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These are helpful suggestions; thanks. 

They seem aimed mostly at young adults starting their careers -- which is fine, but limited to that age-bracket.

It might also be helpful for someone who's an AI alignment expert to suggest some ways for mid-career or late-career researchers from other fields to learn more. That can be easier in some ways, harder in others -- we come to AI safety with our own 'insider view' of our field, and those may entail very different foundational assumptions about human nature, human values, cognition, safety, likely X risks, etc. So, rather than learning from scratch, we may have to 'unlearn what we have learned' to some degree first. 

For example, apart from young adults often starting with the same few bad ideas about AI alignment, established researchers from particular fields might often start with their own distinctive bad ideas about AI alignment -- but those might be quite field-dependent. For example, psych professors like me might have different failure modes in learning about AI safety than economics professors, or moral philosophy professors.

Thanks, Geoffrey, I appreciate the response.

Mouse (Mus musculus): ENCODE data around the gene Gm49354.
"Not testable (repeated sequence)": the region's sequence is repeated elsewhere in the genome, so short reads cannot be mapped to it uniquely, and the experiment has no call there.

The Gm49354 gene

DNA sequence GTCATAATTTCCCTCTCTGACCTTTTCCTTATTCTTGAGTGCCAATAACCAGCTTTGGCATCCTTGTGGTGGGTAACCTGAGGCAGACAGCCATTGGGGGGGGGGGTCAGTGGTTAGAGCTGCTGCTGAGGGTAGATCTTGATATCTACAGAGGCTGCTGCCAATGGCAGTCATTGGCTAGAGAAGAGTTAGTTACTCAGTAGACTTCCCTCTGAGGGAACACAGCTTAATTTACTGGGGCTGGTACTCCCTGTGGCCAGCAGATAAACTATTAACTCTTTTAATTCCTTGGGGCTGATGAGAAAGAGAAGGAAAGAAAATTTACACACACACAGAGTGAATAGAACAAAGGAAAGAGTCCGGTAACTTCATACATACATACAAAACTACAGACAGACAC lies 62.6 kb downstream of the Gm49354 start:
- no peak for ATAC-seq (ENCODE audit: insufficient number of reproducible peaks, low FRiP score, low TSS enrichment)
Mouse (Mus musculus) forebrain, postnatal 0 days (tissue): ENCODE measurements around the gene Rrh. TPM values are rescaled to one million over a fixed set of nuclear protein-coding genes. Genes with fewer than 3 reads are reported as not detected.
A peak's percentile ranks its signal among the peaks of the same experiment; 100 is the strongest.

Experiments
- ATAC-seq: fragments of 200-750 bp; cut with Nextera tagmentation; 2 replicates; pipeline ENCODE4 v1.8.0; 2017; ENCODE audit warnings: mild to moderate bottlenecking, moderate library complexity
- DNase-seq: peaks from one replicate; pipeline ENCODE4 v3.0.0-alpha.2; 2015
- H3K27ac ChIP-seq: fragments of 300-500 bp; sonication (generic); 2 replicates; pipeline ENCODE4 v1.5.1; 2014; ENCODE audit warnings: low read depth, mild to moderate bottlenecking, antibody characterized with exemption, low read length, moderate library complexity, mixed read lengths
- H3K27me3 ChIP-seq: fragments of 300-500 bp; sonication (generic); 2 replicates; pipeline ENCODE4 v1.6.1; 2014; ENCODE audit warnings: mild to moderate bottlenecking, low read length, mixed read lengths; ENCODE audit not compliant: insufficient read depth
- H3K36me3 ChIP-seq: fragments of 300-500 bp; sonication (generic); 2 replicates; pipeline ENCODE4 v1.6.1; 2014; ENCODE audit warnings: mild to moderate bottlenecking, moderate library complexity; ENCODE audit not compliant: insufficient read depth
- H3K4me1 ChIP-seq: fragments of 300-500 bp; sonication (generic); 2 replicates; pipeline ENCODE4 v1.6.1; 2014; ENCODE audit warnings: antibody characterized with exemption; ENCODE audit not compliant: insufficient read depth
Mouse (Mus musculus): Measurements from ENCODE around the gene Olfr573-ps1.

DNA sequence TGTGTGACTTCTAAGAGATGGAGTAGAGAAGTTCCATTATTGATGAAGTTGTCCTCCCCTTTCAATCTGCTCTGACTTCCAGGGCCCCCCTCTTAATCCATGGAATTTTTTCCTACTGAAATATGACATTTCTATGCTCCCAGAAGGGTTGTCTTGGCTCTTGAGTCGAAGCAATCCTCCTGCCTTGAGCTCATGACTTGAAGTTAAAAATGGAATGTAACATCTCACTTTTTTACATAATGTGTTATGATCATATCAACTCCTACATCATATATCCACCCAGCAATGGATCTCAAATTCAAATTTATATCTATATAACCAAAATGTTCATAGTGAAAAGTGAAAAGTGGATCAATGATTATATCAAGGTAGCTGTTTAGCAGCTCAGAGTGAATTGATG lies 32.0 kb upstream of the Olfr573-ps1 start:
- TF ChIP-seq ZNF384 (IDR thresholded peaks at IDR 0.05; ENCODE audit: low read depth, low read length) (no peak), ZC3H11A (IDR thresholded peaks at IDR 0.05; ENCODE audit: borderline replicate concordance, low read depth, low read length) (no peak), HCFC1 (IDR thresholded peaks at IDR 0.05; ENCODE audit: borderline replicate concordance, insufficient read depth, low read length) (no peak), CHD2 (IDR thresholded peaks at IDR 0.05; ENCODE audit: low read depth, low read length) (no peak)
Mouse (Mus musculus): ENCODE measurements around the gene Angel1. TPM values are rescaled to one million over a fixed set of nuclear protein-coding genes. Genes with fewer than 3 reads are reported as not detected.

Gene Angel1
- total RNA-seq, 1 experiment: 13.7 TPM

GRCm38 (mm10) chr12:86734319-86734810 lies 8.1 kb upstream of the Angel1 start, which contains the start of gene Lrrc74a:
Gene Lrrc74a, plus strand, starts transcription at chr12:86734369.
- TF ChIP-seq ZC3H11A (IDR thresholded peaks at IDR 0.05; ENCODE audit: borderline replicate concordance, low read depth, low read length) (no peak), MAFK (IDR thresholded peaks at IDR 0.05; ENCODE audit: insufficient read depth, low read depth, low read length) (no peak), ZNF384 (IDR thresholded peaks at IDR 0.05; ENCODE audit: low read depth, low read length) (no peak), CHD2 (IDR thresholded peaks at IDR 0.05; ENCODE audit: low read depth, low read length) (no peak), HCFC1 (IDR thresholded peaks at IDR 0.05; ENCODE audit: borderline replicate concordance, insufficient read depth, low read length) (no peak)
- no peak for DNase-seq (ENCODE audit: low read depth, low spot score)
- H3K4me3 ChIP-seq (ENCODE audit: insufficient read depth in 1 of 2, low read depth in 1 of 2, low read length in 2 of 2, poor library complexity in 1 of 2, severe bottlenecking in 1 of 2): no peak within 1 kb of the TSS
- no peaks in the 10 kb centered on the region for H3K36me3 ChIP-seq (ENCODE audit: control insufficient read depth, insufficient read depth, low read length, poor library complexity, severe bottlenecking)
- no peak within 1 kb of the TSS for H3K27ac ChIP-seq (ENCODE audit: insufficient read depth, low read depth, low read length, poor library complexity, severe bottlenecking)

It was definitely not my goal to describe how experienced people might "unlearn what they have learned", but I'm not sure that much of the advice changes for experienced people. 

"Unlearning" seems instrumentally useful if it makes it easier for you to contribute/think well but using your previous experience might also be valuable. For example, REFINE thinks that conceptual research is not varied enough and is looking for people with diverse backgrounds. 

For example, apart from young adults often starting with the same few bad ideas about AI alignment, established researchers from particular fields might often start with their own distinctive bad ideas about AI alignment -- but those might be quite field-dependent. For example, psych professors like me might have different failure modes in learning about AI safety than economics professors, or moral philosophy professors.

This is a good example and I think generally I haven't addressed that failure mode in this article. I'm not aware of any resources for mid or late-career professionals transitioning into alignment but I will comment here if I hear of such a resource, or someone else might suggest a link. 

Strong endorse. This is good, and not Goodharted on genre-fitting or seeming professional.